The glare of the light could not be avoided from any position
in that small cell. There was an old vent on one wall that
made a continuous horrendous grating sound. This vent did not
seem to be moving any air about and was also never switched
off. No sound from outside came through the door. The cell
was literally soundproof though at times I thought I heard
the sound of coughing and heavy breathing as I was led out of
the cell to various other places.

32. Before my captors left the cell I was told, again rudely
and in a dismissive style, that I had henceforth no name or
identity, that I was number 26 and that I was only to answer
to that number each and every time it was called.

33. About 10 to 15 minutes later the door of the cell was
slammed open and a man walked in and shouted out `26'. I was
slow to respond and was severely reprimanded for that. I was
again blindfolded and handcuffed, led out of the cell and
moved about 10 paces or so. When my blindfold was removed I
saw I was in another room. There was a man with a camera
there. My handcuffs were removed and about 20 to 30
photographs were taken of me from various angles. I was then
again blindfolded and handcuffed and returned to my cell.

34. Whenever I was in the cell a small viewing hatch on the
door was opened every few minutes to check on me.

35. About 10 to 15 minutes later, I can only guess as to the
time, the same guard again entered the cell calling me by my
number `26'. I was once again blindfolded and handcuffed and
made to walk about ten paces or so. When the blindfold and
handcuffs were removed I saw I was once again in a room. This
time there was a chair in the middle of the room. The chair
had arms but no back. I was forced to sit in it and, against
my will, shaved bald. I was then given a dustpan and a small
broom and asked to sweep up my hair. When I resisted I was
made to do so by my captors.

36. When I had finished sweeping up my hair I was once again
blindfolded and handcuffed and returned to my cell.

37. Within a space of a few minutes - I had hardly time to
sit on one of the wooden platforms - there was a loud knock
on the door and it was violently swung open. This ritual of a
loud knock and the door being violently opened was followed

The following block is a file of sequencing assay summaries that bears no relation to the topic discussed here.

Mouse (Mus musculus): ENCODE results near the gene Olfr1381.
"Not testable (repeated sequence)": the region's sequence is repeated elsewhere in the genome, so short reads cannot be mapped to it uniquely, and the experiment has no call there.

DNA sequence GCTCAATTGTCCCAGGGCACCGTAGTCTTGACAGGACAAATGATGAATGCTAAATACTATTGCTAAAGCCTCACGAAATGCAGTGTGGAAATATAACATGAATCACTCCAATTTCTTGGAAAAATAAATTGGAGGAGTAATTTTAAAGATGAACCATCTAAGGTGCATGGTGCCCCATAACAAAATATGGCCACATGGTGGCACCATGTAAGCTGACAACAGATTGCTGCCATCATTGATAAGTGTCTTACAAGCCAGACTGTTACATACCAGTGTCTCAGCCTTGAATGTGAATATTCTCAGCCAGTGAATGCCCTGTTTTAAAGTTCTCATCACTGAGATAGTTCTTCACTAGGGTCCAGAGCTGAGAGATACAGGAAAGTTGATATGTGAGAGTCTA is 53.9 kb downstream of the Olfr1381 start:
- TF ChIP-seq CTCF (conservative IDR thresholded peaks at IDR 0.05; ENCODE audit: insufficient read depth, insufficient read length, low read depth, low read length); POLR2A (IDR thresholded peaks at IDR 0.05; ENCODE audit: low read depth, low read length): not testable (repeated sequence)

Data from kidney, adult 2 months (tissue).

each time I was taken out of my cell.

38. This time the guard walked in, looked at me seated on the
platform and shouted that I was rude at not having wished
him. I was warned that I was to get up and greet whoever
entered the cell. Once again I was warned that if my number
was called I was to respond immediately.

39. I was now directed to take a bath. I was not asked if I
would like to take one. I was directed to do so. I was given
a small thin towel and a little piece of soap. I was not
blindfolded or handcuffed but was told to keep my head down
and not to look up. I was led out of my cell and one of the
guards walked beside me forcibly keeping my head bent down. I
walked down a long narrow corridor. There was just enough
light in the corridor to walk by. On one side of the corridor
I saw about 5 similar doors like those on my cell. At the end
of the corridor there was a bathroom. I was asked by the
guard to switch on the light in the bathroom. When I did so I
noticed a sink and a squat toilet that had no door. There
were protrusions on the wall from which presumably water was
to come.

40. As I got ready to take a bath the guard yelled at me to
get on and to hurry up. The water was very cold. I started my
bath but when I was halfway through it and while still having
soap on my body he stopped me and then got me to dress and to
get out of the bathroom. I forgot to switch off the light and
the guard became angry and screamed at me that he wasn't
there to serve me. I was rushed back to my cell with my
clothes still damp. All the way back my head was once again
kept forcibly down so that I couldn't look up.

41. The one vivid memory I have of that dark corridor is that
of a single waste basket outside one of the many doors - the
only sign that I saw during my stay there that perhaps I was
not the only occupant in this hell.

42. A short while later the door opening ritual was repeated.

I stood up to meet the guard. He walked in, handed me a small
packet, said nothing and left. When I opened it I saw that it
had a little rice and a small piece of fish in it. I couldn't
eat the fish. I tried it and it had a peculiar rancid taste
as if it was off. I ate some of the rice. I had hardly done
that when the door opened again. I stood up and the packet
was removed.

43. By my estimate the time would now have been about 8 to 9
p.m. on the night of I was arrested. I thought that I would
now be left alone. I was tired, dazed and disoriented, still
having very heavy palpitations and labored breathing and
intensely worried about my family. The heavy feeling in my
legs and lightheadedness had returned after the rice meal and
I felt very lethargic.

44. Once again there was the now familiar bang on the door